James, who noted that her office issued subpoenas earlier this week as they seek to probe the source behind these spam calls, warned Tuesday that those who are trying to impact an individual’s right to vote “will be held accountable to the fullest extent of the law.”
“Attempts to hinder voters from exercising their right to cast their ballots are disheartening, disturbing, and wrong. What’s more is that it is illegal, and it will not be tolerated,” James said in a statement.
Her remarks come as an estimated 10 million robocalls have inundated voters as they head to the polls. Some of the robocall messages were designed to encourage voters to stay home and others were designed to mislead voters, according to The Washington Post.
EXPECTED DELAYS IN NORTH CAROLINA: Election results will be delayed almost an hour in the Tar Heel State after the North Carolina State Board of Elections (NCSBE) voted Tuesday to extend hours at four polling locations due to early delays from technical issues.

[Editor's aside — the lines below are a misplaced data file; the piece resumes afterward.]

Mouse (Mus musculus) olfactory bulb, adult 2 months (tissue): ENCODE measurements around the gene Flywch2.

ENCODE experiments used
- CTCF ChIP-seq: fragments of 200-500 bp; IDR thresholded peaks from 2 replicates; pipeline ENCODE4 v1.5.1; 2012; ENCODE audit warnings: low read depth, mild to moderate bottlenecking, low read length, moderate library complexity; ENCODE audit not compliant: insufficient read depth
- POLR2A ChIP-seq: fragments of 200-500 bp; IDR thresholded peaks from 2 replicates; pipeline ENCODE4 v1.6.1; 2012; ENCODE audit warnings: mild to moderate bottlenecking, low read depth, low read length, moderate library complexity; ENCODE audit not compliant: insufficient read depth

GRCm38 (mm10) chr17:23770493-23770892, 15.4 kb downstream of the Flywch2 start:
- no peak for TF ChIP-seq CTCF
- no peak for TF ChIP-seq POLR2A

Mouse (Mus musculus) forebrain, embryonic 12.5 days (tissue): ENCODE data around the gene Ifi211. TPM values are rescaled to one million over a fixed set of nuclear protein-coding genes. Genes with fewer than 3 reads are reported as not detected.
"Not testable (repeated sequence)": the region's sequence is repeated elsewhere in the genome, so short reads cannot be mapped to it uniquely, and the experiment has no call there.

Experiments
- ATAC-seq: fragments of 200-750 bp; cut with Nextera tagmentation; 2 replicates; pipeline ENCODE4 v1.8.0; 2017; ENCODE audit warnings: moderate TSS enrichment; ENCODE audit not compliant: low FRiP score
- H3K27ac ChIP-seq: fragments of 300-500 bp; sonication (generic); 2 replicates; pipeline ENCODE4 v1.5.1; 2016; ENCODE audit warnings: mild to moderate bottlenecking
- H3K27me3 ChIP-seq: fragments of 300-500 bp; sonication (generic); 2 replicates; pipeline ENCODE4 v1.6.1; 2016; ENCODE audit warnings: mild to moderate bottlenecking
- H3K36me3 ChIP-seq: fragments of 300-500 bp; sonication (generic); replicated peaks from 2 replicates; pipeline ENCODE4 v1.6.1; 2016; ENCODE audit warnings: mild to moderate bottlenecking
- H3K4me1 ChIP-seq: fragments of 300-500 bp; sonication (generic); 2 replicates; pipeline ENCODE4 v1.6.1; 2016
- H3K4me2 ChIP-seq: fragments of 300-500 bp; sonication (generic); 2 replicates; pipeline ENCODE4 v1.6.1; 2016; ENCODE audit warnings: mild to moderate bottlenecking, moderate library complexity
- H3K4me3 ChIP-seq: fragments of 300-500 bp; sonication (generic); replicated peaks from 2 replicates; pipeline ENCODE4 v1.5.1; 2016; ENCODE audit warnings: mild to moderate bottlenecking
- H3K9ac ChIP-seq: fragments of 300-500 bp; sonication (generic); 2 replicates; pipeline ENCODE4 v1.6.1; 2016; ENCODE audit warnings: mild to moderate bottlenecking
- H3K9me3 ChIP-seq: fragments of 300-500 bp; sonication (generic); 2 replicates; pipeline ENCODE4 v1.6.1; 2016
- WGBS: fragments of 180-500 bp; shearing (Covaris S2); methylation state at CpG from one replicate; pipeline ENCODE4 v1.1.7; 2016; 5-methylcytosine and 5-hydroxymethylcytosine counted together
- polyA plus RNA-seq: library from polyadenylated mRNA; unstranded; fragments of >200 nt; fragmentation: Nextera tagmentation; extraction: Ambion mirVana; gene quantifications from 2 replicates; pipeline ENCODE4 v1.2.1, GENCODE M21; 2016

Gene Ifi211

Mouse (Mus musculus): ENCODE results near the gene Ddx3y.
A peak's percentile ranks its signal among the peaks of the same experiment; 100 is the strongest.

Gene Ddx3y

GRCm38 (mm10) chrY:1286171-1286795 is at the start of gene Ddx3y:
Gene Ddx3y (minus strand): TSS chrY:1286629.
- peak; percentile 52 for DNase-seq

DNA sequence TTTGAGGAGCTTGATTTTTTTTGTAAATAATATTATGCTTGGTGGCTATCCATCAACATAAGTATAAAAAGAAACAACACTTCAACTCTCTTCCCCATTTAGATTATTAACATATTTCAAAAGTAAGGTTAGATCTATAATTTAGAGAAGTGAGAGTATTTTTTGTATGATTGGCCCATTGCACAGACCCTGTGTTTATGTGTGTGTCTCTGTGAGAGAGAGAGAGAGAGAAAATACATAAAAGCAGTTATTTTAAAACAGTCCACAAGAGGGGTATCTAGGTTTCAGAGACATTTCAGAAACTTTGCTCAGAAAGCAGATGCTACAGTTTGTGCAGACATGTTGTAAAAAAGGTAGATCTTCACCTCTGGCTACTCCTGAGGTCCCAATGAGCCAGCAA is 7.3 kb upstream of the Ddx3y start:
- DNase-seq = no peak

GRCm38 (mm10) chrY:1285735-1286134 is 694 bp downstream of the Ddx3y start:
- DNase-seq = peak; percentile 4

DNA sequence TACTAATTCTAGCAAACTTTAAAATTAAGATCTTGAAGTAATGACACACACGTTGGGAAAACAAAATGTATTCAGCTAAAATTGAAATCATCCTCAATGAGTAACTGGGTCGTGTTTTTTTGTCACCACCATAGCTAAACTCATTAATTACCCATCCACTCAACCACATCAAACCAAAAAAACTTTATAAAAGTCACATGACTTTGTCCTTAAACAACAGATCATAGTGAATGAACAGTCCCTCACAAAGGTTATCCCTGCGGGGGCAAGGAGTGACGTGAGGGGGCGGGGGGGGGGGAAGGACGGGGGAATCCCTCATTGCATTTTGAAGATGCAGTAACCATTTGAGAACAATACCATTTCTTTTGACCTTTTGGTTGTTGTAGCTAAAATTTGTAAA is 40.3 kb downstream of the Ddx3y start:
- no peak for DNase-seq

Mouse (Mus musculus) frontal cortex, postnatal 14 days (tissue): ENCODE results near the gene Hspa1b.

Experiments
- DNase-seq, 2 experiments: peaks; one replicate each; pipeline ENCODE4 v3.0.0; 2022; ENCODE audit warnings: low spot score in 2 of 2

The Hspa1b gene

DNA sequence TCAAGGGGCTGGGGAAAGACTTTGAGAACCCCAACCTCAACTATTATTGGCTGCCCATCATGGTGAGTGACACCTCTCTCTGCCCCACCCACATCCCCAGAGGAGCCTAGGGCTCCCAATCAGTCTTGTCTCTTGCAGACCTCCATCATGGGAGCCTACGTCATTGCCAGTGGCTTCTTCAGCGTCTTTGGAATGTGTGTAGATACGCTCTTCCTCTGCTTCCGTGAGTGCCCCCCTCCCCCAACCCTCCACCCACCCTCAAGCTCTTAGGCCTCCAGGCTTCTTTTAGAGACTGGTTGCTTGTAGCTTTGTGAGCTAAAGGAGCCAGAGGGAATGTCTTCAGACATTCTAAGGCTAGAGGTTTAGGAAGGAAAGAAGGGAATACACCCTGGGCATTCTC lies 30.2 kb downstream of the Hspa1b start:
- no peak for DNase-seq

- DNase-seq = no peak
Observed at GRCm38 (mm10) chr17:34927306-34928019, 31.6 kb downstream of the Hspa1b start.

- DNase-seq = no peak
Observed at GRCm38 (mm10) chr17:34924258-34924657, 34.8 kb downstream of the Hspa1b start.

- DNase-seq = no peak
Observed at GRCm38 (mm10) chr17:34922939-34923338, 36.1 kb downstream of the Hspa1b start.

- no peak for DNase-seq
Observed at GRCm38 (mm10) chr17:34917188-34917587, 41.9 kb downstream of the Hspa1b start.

The NCSBE, which oversees more than 2,600 polling sites in the state, moved to extend voting at four locations in three counties by various amounts of time. In North Carolina, polling sites remain open until 7:30 p.m. EST, but with the extensions, the earliest any election results could be released is 8:15 p.m. EST.
The Plainview Fire Station polling site in Sampson County saw the longest voting time extension, with the NCSBE giving the site 45 extra minutes, while a second site in the county was given 24 extra minutes.
The Bluford Elementary School polling site in Greensboro will remain open 34 extra minutes, and the polling site at the First Missionary Baptist Church in Concord in Cabarrus County will remain open an extra 17 minutes.
The Cabarrus County government tweeted Tuesday that the delay in voting at the First Missionary Baptist Church was “due to an issue with the onsite printer.”